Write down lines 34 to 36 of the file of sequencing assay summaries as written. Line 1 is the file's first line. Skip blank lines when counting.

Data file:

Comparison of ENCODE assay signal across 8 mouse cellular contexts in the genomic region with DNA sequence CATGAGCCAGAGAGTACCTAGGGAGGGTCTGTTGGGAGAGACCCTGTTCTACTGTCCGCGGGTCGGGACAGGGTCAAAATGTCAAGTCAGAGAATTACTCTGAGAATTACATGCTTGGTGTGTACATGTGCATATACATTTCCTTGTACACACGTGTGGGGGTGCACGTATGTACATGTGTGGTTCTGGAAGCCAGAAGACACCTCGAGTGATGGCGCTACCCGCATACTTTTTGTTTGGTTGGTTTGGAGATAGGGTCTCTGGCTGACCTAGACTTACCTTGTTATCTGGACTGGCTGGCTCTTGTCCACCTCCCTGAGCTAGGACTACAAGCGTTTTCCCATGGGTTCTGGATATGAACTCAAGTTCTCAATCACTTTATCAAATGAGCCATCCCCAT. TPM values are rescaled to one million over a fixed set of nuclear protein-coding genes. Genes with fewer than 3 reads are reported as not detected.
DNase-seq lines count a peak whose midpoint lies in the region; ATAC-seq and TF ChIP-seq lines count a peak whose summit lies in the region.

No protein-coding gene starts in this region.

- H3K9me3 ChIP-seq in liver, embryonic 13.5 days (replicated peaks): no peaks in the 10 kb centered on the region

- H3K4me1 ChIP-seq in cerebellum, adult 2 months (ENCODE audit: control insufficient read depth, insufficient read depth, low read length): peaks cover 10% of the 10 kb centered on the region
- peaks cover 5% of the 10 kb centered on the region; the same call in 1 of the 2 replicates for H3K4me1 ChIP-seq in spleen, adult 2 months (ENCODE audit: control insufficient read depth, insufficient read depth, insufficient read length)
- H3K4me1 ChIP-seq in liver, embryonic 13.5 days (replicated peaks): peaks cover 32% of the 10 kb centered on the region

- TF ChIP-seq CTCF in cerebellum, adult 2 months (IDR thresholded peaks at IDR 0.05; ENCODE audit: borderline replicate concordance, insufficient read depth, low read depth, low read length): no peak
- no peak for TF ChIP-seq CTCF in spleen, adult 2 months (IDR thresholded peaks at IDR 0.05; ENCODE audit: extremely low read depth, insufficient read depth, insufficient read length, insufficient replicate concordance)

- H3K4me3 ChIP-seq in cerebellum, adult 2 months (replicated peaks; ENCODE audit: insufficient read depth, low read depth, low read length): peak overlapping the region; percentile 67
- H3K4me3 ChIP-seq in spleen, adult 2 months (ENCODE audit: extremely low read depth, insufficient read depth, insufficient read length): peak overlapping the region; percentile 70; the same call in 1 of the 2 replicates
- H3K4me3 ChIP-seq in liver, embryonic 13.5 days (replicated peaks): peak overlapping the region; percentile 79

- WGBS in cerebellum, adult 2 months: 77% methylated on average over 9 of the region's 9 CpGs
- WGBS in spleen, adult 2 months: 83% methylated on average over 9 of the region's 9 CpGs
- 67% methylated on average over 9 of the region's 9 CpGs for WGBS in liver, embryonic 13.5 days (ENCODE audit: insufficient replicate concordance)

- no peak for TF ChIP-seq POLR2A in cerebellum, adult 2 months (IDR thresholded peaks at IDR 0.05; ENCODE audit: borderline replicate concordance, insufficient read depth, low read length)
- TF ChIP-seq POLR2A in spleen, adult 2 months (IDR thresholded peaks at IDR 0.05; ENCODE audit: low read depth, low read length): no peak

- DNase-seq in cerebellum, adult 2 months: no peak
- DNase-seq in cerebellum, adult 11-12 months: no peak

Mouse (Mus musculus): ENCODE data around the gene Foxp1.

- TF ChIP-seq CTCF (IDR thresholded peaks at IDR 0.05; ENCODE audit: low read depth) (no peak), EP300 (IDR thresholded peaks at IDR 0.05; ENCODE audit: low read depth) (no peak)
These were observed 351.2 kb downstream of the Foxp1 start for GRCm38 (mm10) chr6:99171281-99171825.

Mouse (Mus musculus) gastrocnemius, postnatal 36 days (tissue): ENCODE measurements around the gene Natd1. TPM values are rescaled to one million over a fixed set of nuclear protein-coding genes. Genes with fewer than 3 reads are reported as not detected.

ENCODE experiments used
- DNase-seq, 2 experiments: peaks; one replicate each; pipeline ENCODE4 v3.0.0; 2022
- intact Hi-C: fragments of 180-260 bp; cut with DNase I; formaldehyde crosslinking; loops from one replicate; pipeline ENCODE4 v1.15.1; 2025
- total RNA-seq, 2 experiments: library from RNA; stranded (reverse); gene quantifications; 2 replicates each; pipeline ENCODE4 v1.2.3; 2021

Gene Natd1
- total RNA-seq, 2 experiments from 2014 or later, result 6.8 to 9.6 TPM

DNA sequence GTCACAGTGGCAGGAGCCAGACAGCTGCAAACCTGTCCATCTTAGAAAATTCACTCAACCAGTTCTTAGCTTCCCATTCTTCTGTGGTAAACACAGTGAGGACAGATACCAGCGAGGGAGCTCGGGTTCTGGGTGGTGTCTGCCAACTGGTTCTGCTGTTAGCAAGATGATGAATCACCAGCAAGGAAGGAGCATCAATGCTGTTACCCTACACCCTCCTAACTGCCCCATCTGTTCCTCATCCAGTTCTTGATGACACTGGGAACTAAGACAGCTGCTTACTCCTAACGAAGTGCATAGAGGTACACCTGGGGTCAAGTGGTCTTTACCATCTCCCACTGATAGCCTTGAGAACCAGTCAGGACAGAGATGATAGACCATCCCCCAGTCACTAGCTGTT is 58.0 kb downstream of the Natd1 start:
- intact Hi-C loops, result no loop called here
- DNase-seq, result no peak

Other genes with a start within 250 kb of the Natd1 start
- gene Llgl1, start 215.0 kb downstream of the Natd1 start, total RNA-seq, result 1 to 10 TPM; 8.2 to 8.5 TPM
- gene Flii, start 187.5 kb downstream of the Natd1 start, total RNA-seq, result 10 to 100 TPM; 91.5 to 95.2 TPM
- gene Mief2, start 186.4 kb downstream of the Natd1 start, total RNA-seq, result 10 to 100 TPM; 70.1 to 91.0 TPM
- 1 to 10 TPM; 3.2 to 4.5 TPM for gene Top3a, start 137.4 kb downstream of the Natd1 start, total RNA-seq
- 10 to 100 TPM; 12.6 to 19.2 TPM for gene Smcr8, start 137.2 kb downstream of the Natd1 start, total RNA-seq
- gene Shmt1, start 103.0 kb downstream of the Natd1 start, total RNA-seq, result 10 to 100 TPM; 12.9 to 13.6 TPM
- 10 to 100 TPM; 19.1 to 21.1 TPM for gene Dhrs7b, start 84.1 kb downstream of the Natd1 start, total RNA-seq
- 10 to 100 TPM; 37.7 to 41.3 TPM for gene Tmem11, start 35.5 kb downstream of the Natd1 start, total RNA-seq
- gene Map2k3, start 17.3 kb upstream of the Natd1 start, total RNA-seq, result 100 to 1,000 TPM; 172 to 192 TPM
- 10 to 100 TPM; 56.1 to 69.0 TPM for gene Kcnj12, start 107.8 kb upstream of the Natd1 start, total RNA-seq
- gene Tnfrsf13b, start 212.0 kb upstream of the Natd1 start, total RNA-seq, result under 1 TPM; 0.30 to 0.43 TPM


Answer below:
- gene Llgl1, start 215.0 kb downstream of the Natd1 start, total RNA-seq, result 1 to 10 TPM; 8.2 to 8.5 TPM
- gene Flii, start 187.5 kb downstream of the Natd1 start, total RNA-seq, result 10 to 100 TPM; 91.5 to 95.2 TPM
- gene Mief2, start 186.4 kb downstream of the Natd1 start, total RNA-seq, result 10 to 100 TPM; 70.1 to 91.0 TPM